5 min read
No matter what business you are in, it’s likely you view ransomware as one of the top cyber threats today. Adversaries are adapting and morphing their harmful techniques to better evade detection and infect a wider set of targets. As a result, ransomware has skyrocketed in the past two years, according to Cofense. Ransomware losses in 2020 are estimated at $1.4 billion in the U.S. alone, covering downtime, lost wages, and customer defections.
Targeted spear-phishing attacks continue to be one of the most common ways to inject malware into a victim’s network and systems. REvil, Emotet, Locky, Ryuk, Conti, and HAFNIUM are just a few examples of the most prolific and dangerous ransomware types in the news. Hundreds, if not thousands, of variants now exist on the criminal underground thanks to Ransomware-as-a-Service (RaaS). RaaS is skyrocketing because it’s lucrative for cyber criminals and doesn’t require advanced skills, according to Forrester Research. Newer ransomware campaigns can include crippling extortion demands that threaten to publicly release sensitive information such as client lawsuit data or patient healthcare procedure files if ransoms go unpaid.
Adversaries are increasingly targeting small-to-medium-sized businesses (SMBs) that often do not have the staff or skills to defend themselves. Hackers know that many smaller firms might not survive a ransomware attack and therefore might feel more pressure to avoid the downtime by paying a ransom. SMBs without robust cybersecurity staff and expertise are increasingly teaming up with IT Service Providers for holistic cybersecurity coverage. Continuous monitoring, advanced threat detection, and integration with existing security tools and platforms can improve cybersecurity resilience – ensuring you’re prepared to fight ransomware.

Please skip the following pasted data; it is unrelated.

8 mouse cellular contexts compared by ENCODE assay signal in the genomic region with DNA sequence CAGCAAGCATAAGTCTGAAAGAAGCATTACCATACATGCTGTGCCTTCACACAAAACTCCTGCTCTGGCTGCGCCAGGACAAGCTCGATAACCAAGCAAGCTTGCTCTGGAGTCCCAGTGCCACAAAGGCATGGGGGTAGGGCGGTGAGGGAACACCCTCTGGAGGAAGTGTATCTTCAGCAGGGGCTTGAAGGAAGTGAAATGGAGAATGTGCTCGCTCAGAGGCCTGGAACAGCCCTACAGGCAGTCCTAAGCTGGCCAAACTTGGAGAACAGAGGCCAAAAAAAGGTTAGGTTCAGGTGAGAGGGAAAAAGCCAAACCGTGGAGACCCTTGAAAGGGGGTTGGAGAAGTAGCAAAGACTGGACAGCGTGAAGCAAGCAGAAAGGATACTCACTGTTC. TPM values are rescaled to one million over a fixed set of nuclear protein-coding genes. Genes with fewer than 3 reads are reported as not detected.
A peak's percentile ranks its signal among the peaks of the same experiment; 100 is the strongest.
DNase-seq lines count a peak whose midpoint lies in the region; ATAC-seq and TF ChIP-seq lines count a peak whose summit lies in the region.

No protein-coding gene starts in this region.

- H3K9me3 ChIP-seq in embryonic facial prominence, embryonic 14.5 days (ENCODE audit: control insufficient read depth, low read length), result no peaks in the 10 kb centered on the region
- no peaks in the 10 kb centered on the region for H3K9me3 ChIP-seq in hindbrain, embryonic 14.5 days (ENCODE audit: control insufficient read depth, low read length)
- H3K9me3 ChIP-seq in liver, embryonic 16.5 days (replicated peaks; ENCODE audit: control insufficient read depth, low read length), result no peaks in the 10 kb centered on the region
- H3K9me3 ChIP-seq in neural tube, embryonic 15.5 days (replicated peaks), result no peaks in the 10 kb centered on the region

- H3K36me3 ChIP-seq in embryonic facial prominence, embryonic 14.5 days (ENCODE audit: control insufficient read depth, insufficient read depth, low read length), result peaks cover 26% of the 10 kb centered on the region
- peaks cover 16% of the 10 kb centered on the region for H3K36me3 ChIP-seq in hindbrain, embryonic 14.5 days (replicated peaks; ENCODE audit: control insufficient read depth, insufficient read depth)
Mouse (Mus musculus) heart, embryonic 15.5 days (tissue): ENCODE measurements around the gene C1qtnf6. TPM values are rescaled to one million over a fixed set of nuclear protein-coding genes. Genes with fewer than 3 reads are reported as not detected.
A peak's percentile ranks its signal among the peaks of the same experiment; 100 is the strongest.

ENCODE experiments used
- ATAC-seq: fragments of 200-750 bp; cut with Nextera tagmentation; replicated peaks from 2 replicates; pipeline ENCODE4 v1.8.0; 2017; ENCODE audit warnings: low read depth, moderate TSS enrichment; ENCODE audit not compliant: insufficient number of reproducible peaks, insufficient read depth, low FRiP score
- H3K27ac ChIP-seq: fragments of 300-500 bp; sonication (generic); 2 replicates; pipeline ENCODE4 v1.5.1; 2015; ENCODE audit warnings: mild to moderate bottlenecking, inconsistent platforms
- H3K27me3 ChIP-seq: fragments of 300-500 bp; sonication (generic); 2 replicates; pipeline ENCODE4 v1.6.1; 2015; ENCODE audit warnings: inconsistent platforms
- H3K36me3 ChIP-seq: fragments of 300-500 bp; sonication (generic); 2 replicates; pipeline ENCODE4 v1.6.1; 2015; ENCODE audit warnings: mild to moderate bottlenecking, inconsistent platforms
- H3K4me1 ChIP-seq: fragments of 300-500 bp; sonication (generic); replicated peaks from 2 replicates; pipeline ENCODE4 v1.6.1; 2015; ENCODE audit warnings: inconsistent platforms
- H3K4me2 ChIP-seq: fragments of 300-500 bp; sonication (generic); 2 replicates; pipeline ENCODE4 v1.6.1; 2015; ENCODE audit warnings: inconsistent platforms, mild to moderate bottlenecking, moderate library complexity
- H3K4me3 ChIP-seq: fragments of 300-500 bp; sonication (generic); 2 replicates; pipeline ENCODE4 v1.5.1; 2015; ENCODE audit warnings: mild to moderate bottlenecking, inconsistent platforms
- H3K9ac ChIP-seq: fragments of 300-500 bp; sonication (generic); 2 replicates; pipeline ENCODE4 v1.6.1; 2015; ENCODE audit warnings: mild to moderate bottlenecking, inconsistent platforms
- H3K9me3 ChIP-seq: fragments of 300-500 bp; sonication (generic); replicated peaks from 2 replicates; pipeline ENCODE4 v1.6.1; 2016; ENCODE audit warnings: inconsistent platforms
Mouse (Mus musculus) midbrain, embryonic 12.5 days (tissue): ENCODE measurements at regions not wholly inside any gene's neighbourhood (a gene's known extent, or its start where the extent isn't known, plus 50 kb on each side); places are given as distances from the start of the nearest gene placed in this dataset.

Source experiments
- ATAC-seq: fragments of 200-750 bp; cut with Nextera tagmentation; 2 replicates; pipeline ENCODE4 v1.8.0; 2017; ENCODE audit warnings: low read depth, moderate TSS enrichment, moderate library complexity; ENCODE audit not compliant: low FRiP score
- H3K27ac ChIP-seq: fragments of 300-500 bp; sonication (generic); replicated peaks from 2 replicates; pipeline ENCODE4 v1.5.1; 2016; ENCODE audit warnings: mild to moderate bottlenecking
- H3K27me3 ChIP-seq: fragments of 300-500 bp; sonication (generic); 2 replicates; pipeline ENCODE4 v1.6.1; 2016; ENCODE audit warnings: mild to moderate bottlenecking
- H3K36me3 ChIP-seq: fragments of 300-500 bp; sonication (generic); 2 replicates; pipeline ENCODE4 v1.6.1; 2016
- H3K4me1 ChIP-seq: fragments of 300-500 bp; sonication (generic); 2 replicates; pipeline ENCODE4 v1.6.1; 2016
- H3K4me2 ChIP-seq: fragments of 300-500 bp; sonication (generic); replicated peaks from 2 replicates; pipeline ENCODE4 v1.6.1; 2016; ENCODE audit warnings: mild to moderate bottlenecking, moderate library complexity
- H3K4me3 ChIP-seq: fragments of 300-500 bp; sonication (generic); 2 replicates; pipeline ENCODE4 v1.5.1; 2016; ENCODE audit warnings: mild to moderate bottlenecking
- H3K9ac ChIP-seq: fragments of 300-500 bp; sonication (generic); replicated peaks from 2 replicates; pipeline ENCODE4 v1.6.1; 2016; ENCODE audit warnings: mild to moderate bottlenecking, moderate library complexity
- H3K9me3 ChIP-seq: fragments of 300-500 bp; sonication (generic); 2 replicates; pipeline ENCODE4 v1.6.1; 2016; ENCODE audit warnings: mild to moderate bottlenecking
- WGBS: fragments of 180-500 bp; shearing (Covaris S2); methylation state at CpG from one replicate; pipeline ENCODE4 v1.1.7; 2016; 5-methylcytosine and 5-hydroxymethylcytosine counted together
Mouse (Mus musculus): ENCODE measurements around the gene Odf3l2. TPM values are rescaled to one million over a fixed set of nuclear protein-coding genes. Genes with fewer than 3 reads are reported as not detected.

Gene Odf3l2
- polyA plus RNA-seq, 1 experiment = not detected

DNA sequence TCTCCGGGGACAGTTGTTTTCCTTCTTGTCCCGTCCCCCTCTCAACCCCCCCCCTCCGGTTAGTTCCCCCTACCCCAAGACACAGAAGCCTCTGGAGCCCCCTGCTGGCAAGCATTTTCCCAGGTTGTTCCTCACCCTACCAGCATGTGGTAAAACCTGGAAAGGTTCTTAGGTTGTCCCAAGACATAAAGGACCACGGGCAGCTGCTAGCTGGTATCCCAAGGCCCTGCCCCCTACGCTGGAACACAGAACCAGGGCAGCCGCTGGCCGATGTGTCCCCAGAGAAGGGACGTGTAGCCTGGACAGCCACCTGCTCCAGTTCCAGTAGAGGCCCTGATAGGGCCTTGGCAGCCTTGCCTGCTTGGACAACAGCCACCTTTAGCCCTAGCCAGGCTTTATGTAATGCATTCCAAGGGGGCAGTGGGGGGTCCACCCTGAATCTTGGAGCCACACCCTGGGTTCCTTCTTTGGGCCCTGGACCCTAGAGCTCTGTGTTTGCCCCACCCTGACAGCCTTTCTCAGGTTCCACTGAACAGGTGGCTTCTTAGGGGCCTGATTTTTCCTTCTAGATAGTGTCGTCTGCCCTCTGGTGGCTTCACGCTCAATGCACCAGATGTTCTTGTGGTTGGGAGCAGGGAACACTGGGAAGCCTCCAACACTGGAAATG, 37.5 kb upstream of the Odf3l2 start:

How SOC-as-a-Service Detects Ransomware
Advanced threats require more advanced technology, greater talent, and more diligent incident management than in years past. Instead of developing a Security Operations Center (SOC) on your own with finite time and funds, SOC-as-a-Service (SOCaaS) enables you to get started quickly with minimal investment. With SOCaaS, you receive the SOC “function” as a service. Not just the software, but also the people in the form of dedicated cybersecurity experts, the proven processes, and the SIEM platform needed to perform the network and endpoint threat monitoring, prevention, detection, and response for your organization.
Attackers are evolving their craft and so should you. SOCaaS enables IT teams to effectively address the evolving threat of ransomware with these best practices:
- Predict attack vectors and find vulnerabilities: Legacy perimeter security like firewalls and anti-virus tools are no match against ransomware and well-funded adversaries looking for lucrative financial gain. SMBs are at risk if they have legacy applications or equipment, don’t think like an attacker and use Vulnerability Management, fail to patch vulnerabilities regularly, leave gaps in their data backup plans, or their cybersecurity posture is still evolving. A layered defense is critical to stop multi-pronged threats like ransomware that can gain access, move laterally within the organization, and even extract data for cyber criminals to release publicly if the ransom isn’t paid.